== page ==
If you’re looking to explore Mexican War of Independence sites and want to find the best places to view Mexican War of Independence history then you can explore our interactive map above or navigate further by using the links below.
There’s an initial selection of Mexican War of Independence sites and you can find some interesting places to visit on your trips. Once you’ve explored the list of Mexican War of Independence sites and selected those you wish to visit you can use our itinerary planner tool to plan your trip and then print off a free pocket guidebook. This indispensible holiday guide will help you make the most of your time exploring Mexican War of Independence sites.
Our database of historic places is growing all the time, but we may not cover them all. Remember, if you know of other
Mexican War of Independence sites, remains or ruins, you can always add them to Trip Historic now by visiting our Explore page.
Alhondiga de Granaditas was the site of a rebel attack against the Spanish in the Mexican War of Independence.
Alhondiga de Granaditas in Guanajuato City in Mexico was originally built as a granary warehouse and marketplace between 1798 and 1809. However, at the start of the Mexican War of Independence this beautiful building became the site of a major clash between Spanish colonialists and Mexican rebels.
In 1810 the priest and leader of the revolution, Miguel Hidalgo, led a campaign to capture Guanajuato City. At that time, the Spanish began using Alhondiga de Granaditas as a fortress in which to shelter, an action which initially proved quite effective. However, Hidalgo then ordered a miner called Juan José de los Reyes Martínez, known as ‘El Pípila’ to set Alhondiga de Granaditas on fire. After strapping a slab to his back for protection from enemy fire, El Pípila did just that. The result was the massacre of those inside Alhondiga de Granaditas and doubt by some as to whether to continue with the fight for independence.
The Mexicans managed to take Guanajuato City, but by the following year the Spanish had recaptured it and exacted revenge on the rebels. Four of the movement’s main leaders, namely Hidalgo, Juan Aldama, Mariano Jimenez and Ignacio Allende were beheaded and their heads displayed on the walls of Alhondiga de Granaditas. The message was clear –rebellion would not be tolerated.
In the nineteenth century, Alhondiga de Granaditas became a prison and today houses a museum, Museo Regional La Alhóndiga de Granaditas. The museum contains colonial exhibits and those about the Mexican struggle for independence as well as some about the pre-Colombian era. It also houses numerous pieces of art.
This fascinating site features as one of our Top Ten Tourist Attractions of Mexico.
Chapultepec Castle was once the home of Emperor Maximilian of Habsburg and now houses Mexico’s National History Museum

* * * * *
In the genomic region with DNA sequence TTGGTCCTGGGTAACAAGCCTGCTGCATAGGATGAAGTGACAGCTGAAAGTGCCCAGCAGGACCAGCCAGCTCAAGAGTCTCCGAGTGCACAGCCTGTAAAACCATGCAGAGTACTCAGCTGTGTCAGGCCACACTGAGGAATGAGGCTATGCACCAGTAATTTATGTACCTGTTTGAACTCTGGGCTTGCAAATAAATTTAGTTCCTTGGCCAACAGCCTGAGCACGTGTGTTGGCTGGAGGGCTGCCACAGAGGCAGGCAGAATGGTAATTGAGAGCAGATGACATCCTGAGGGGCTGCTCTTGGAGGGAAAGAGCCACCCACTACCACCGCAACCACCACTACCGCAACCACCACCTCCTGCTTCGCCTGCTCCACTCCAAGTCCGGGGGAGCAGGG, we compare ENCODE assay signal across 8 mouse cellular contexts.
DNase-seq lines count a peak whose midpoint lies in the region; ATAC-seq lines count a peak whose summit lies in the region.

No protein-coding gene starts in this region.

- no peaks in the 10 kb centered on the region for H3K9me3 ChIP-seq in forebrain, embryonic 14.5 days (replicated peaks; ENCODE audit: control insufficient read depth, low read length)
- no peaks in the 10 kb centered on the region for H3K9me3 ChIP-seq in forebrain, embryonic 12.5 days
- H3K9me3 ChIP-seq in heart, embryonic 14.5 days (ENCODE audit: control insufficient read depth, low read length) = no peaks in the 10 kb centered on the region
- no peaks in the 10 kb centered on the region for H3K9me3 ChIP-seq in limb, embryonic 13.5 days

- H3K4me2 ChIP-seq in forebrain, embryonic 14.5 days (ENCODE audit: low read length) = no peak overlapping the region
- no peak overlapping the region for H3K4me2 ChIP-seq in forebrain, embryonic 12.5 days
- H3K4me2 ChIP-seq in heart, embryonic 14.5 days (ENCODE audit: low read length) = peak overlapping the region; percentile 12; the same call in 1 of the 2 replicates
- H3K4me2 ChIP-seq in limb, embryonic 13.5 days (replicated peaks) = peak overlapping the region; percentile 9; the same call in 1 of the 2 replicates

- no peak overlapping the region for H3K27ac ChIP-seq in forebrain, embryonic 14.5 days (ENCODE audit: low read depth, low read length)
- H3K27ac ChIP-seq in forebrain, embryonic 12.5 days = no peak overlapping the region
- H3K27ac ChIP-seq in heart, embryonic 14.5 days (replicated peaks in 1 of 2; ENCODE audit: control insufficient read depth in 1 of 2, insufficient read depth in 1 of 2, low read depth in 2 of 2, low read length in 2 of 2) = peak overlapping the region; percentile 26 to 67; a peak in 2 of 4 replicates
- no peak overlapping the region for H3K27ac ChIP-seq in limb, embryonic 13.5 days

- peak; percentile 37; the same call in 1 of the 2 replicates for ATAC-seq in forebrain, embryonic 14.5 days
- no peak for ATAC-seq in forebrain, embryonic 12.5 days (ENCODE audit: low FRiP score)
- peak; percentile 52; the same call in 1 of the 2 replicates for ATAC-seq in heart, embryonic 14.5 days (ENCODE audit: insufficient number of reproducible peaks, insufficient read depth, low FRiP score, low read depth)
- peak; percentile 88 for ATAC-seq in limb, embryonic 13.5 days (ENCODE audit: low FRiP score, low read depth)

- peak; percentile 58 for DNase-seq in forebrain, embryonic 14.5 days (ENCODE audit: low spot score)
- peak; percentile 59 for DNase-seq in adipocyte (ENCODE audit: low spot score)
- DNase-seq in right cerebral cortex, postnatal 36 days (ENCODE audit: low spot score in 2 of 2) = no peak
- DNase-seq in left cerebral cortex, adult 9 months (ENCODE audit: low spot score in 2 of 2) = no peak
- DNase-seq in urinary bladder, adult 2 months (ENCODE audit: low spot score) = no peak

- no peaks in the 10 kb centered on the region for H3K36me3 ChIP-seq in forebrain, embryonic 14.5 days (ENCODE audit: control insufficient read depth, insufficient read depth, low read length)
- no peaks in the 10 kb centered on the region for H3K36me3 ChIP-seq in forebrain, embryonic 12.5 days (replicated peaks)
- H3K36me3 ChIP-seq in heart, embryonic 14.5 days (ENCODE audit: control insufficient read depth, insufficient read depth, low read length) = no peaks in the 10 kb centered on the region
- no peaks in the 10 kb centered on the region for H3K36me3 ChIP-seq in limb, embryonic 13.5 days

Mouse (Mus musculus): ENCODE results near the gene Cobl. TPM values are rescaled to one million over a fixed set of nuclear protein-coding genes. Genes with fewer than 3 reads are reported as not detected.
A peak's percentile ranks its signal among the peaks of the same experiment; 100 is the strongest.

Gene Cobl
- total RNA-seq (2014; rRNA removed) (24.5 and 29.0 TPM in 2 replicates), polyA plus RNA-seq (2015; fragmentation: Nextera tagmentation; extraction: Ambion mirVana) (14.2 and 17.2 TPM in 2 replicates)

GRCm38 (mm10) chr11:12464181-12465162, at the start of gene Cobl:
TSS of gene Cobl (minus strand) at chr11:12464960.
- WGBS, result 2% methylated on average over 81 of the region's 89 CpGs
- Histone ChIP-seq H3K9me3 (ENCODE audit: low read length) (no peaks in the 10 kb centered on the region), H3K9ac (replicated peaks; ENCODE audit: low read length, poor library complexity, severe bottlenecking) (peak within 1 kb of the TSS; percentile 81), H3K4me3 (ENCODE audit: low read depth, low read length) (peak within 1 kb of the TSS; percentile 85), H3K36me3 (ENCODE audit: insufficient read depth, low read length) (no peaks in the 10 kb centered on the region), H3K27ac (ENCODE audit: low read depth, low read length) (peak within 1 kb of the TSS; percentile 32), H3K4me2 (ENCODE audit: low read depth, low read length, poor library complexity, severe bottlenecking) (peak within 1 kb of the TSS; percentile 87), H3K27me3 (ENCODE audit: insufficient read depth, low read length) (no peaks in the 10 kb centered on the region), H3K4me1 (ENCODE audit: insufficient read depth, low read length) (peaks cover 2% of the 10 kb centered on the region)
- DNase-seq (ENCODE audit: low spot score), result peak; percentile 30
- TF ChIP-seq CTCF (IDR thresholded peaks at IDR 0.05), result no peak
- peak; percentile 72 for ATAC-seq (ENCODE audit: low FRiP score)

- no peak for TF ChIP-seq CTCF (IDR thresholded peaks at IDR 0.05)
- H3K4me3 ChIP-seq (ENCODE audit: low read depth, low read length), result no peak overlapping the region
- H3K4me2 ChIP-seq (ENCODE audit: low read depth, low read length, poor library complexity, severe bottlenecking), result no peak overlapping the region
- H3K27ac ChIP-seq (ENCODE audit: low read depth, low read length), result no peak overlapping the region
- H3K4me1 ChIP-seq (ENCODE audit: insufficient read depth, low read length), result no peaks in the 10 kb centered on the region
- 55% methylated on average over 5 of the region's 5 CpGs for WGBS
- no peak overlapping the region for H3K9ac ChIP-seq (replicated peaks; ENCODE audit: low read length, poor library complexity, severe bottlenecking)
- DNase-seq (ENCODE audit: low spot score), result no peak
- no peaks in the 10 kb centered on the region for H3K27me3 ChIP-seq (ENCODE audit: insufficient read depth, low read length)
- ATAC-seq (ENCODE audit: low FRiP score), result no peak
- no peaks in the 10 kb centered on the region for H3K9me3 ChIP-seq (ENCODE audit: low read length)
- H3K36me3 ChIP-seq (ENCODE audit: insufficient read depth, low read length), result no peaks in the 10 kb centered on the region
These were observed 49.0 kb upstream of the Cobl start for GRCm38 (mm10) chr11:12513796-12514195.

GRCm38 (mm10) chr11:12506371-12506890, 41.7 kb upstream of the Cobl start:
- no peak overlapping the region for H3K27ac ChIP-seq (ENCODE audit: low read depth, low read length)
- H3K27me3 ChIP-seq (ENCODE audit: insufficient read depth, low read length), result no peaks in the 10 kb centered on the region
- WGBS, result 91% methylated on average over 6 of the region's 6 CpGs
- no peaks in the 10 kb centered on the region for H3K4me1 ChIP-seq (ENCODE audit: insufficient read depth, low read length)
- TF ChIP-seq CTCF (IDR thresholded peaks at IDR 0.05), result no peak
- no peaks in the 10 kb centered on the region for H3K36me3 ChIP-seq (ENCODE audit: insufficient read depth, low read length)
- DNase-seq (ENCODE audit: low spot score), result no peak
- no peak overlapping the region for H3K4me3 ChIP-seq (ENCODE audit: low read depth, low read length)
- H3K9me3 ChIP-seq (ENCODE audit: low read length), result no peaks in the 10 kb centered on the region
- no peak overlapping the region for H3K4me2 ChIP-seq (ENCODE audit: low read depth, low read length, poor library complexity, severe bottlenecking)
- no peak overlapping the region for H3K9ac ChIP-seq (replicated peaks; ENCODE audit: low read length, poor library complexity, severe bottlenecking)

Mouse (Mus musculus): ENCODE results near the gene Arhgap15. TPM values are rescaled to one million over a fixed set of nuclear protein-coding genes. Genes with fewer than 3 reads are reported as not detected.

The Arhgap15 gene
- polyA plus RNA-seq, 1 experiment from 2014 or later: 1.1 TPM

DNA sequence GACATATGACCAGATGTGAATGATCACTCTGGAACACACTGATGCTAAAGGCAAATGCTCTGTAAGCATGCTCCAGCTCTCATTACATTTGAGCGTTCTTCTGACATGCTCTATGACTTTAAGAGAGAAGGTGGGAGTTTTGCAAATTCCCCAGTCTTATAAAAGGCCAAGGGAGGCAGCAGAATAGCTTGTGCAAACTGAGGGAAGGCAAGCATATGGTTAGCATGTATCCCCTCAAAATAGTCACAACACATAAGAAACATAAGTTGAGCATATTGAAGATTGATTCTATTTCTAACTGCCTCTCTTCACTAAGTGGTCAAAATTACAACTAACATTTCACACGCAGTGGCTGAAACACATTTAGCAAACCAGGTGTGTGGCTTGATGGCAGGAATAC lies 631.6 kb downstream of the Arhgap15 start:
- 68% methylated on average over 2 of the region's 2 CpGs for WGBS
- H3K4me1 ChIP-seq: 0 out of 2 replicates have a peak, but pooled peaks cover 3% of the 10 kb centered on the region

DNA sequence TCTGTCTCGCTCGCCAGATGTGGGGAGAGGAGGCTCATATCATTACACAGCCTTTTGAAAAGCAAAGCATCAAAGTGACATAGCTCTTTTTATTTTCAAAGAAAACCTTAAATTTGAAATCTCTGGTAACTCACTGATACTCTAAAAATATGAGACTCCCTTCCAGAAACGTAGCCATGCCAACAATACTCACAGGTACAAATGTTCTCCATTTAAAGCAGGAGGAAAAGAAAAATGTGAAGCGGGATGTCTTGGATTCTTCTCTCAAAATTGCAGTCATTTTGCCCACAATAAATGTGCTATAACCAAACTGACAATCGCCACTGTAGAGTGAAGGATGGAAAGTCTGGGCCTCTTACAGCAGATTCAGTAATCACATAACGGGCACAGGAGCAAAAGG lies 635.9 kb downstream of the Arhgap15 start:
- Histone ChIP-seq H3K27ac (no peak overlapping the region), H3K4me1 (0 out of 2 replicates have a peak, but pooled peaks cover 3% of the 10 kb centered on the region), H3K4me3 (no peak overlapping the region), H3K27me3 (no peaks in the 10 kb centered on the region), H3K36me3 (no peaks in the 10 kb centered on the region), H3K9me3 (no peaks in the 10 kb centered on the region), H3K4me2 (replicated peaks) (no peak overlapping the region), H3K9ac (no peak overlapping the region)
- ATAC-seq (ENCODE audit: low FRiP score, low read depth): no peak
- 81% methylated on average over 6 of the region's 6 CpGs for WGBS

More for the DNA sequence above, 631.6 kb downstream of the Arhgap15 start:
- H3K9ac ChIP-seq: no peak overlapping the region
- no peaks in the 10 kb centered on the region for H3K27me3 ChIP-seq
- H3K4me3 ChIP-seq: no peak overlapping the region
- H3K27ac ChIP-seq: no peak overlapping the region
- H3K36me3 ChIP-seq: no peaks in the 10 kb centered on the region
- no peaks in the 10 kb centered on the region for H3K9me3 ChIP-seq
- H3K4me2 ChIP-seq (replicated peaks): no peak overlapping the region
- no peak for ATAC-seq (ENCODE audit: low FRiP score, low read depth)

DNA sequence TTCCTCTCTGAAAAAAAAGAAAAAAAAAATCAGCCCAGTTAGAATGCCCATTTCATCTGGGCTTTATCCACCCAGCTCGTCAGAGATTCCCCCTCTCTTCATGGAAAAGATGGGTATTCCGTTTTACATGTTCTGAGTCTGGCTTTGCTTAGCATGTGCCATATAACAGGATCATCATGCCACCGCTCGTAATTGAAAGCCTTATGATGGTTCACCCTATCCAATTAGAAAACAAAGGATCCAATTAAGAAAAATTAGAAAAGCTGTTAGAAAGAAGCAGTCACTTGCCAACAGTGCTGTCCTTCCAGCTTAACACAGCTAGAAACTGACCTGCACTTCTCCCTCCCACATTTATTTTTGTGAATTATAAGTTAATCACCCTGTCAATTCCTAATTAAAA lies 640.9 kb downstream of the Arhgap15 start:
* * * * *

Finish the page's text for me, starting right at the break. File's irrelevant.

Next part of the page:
Chapultepec Castle (Castillo de Chapultepec) is an eighteenth century building in Mexico City’s Chapultepec Park now containing Mexico’s National History Museum (Museo Nacional de Historia).
Original construction of Chapultepec Castle began in 1785, but it was only completed after Mexico achieved independence and later refurbished as the home of Emperor Maximilian of Habsburg in 1864, before becoming the residence of Mexico’s presidents. Parts of Chapultepec Castle are still dedicated to their time as Emperor Maximilian’s home, however today, most of Chapultepec Castle is dedicated to the National History Museum.
Within its twelve halls, Mexico’s National History Museum charts the country’s diverse history, from the Pre-Hispanic era through to Spanish colonialism, Mexico’s revolution and its independence. Some of the National History Museum’s most significant exhibitions include the sword wielded by independence fighter José María Morelos in the Siege of Cuautla in 1812 as well as several murals depicting famous battles.
Chapultepec Castle features as one of our Top 10 Mexican Tourist Attractions.
The National Palace of Mexico is an important landmark representing Mexico’s independence.
The National Palace of Mexico, or Palacio Nacional, was originally constructed in 1692 on a site which has been central to Mexico’s governance since Aztec times.
It became the National Palace in 1821, following the Mexican War of Independence, and houses the bell rung by the priest and original leader of this conflict, Miguel Hidalgo.
Hidalgo rang the bell in 1810 to signal Mexico’s independence during his famous “Cry of Dolores” speech, although he would not live to see this as he was beheaded shortly thereafter.
The National Palace served as the main command point during the US-Mexican War of 1846-1848 and is currently the seat of the country’s president as well as being home to the Federal Treasury and National Archives. Visitors to the National Palace can view Diego Rivera’s murals of Mexico’s history, particularly that of Spain’s conquest of the country in 1520.